Car-sharing services in China's mega cities including Beijing, Shanghai and Chongqing have been praised for convenience while others have complained about a shortage of cars.
Providing gasoline-powered cars and new energy vehicles, most car-sharing services charge potential hundreds of dollars as refundable deposits once they upload their identity cards and drivers licenses to register accounts.
After using the car-sharing service provided by a local company in Southwest China's Chongqing municipality, a woman surnamed Zhang said: "I feel it is really convenient to use the service. And it's also cost-friendly, as I spend only 99 yuan () driving a car of that kind for one day."
Drivers of the shared cars are mainly charged in terms of travel time and distance. Over the same distance and time, people spend less using car-sharing services than taking taxis, Fu Cong, from Yidu, a car-sharing service provider in Beijing, said.
Unlike Zhang, some users complained that it's not that convenient, since they had to pick up the cars at designated spots and return them to particular parking lots.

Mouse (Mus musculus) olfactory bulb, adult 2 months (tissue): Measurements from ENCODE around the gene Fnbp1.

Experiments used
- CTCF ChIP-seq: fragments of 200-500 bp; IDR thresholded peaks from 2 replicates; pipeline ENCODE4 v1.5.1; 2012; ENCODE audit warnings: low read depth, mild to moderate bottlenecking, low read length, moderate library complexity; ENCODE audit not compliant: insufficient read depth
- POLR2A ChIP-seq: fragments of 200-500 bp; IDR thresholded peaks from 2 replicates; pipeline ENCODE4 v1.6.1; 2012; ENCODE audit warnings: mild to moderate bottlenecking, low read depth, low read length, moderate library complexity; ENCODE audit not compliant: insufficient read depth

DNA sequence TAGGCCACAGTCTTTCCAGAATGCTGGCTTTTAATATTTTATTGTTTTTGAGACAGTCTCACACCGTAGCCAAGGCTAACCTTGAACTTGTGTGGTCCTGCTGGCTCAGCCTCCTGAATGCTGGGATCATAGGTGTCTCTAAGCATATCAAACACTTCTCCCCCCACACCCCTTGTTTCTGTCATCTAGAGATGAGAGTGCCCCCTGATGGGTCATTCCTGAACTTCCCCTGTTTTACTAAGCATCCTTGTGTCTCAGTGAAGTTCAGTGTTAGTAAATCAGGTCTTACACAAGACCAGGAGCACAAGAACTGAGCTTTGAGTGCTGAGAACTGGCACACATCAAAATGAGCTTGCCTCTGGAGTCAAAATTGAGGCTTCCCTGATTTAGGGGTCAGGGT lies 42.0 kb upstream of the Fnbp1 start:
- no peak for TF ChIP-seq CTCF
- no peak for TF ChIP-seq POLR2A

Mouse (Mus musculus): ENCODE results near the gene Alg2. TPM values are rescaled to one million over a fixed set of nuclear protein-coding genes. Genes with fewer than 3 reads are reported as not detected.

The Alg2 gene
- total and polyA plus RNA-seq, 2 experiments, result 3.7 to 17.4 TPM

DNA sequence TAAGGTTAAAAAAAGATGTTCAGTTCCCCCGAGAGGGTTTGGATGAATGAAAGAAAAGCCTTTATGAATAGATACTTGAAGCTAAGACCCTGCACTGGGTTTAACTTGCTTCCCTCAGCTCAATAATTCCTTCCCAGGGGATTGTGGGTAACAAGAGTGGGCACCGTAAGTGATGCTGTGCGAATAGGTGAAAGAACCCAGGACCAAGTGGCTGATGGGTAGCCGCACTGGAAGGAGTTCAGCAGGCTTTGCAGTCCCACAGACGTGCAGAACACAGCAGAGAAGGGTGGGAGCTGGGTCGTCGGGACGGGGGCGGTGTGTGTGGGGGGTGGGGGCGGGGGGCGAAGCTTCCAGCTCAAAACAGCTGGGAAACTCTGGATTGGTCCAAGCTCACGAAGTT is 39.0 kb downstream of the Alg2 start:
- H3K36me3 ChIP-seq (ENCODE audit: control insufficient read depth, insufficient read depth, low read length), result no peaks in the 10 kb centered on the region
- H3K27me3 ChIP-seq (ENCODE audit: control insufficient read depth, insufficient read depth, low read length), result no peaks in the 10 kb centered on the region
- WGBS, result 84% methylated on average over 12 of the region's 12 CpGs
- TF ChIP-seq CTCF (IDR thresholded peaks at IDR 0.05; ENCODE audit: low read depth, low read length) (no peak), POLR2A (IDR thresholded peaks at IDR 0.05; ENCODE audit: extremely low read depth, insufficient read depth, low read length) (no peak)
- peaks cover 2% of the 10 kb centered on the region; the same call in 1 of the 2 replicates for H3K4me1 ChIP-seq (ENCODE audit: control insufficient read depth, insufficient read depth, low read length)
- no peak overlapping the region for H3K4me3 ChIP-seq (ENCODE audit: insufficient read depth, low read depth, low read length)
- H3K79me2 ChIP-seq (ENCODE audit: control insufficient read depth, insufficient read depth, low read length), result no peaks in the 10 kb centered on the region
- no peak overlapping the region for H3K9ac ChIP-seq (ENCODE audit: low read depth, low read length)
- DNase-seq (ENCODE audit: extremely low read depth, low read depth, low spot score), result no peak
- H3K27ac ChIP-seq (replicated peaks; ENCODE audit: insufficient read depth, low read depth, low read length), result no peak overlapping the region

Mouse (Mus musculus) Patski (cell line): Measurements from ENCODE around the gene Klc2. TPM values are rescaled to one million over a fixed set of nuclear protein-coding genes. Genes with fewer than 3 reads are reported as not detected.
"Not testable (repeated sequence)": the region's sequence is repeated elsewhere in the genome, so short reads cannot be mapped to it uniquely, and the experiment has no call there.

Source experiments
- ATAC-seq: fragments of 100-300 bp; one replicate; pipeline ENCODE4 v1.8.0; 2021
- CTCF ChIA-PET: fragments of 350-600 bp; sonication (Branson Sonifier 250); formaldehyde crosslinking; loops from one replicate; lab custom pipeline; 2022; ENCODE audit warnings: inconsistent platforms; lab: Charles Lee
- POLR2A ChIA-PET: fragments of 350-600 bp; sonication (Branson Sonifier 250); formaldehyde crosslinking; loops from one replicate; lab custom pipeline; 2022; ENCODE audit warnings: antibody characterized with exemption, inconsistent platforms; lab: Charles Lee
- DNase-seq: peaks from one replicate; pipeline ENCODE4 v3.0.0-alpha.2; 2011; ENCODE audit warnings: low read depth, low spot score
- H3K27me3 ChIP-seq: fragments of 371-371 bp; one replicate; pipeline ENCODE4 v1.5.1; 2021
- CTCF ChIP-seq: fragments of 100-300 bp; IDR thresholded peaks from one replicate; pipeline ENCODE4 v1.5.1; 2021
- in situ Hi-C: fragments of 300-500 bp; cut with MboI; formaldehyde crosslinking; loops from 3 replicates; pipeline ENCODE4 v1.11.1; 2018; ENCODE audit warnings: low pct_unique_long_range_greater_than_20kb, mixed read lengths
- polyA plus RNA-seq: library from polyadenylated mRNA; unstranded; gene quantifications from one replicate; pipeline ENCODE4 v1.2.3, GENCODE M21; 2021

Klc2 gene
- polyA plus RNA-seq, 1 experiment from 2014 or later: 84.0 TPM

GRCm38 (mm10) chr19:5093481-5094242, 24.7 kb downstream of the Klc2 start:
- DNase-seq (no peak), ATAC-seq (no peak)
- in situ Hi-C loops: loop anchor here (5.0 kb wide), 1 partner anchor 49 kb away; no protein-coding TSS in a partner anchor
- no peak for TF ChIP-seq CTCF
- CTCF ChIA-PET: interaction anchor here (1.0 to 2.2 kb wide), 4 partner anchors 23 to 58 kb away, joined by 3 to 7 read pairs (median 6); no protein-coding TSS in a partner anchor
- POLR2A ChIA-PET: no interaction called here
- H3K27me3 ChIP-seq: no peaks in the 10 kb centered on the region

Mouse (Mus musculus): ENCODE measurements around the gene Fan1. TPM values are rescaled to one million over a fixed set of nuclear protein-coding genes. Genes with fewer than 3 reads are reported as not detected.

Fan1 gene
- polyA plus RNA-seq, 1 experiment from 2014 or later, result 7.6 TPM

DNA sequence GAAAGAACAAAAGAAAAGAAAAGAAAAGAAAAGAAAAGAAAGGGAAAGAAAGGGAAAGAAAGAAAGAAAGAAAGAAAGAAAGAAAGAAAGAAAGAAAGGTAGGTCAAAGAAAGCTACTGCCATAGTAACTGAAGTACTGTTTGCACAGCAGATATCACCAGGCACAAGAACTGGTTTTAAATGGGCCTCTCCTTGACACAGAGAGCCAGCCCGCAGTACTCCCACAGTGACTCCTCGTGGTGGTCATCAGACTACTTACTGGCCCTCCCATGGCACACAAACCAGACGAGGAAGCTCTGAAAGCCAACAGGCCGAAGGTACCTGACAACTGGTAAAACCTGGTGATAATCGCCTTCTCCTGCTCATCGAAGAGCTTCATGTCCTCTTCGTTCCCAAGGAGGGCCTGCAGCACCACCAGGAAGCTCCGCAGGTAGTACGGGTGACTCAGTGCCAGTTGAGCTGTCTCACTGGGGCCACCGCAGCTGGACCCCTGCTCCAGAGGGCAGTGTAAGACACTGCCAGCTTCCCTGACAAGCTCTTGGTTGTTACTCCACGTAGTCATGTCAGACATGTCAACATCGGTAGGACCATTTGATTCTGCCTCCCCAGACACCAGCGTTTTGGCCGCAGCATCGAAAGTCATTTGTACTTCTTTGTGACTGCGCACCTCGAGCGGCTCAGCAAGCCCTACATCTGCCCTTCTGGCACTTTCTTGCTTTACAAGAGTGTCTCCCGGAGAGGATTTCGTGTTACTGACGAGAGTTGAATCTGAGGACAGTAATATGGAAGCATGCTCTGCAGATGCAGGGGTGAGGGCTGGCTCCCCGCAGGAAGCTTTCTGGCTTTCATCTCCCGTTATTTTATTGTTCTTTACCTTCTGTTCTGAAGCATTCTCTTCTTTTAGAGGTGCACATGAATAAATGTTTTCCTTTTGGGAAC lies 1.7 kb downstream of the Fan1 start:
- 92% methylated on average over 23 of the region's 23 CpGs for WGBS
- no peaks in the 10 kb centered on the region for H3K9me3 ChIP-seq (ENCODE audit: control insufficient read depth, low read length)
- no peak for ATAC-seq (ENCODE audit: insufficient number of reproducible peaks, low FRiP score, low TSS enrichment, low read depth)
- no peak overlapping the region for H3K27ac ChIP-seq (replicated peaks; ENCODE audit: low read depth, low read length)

At some spots users don't need to pay parking fees, but when some are parked at public parking lots the next person who rents the car has to pay the fee to get out of the parking spot.
One challenge the car-sharing services have faced is not having enough cars to meet demand.
At the initial stage of development, the car-sharing services are limited by high operation costs due to vehicle prices, parking places and maintenance fees.
Many users complained that they could not access the cars when they badly need them.
Another concern raised was that as more and more shared cars become accessible, they will add to traffic congestion.
However, some insiders said shared cars won't bring extra traffic pressure because more people will choose the shared cars instead of buying private cars, particularly given the vehicle restriction policy adopted in Beijing.
Despite the initial difficulties, car-sharing services have many supports.
One internet user said they were used to driving the shared cars when in Chongqing while others said the difficulties would be overcome, and were optimistic about the idea's future.
By June 2016, China had a total of 135 million private cars, making about 260 million trips a day, according to the Traffic Management Bureau of the Public Security Ministry.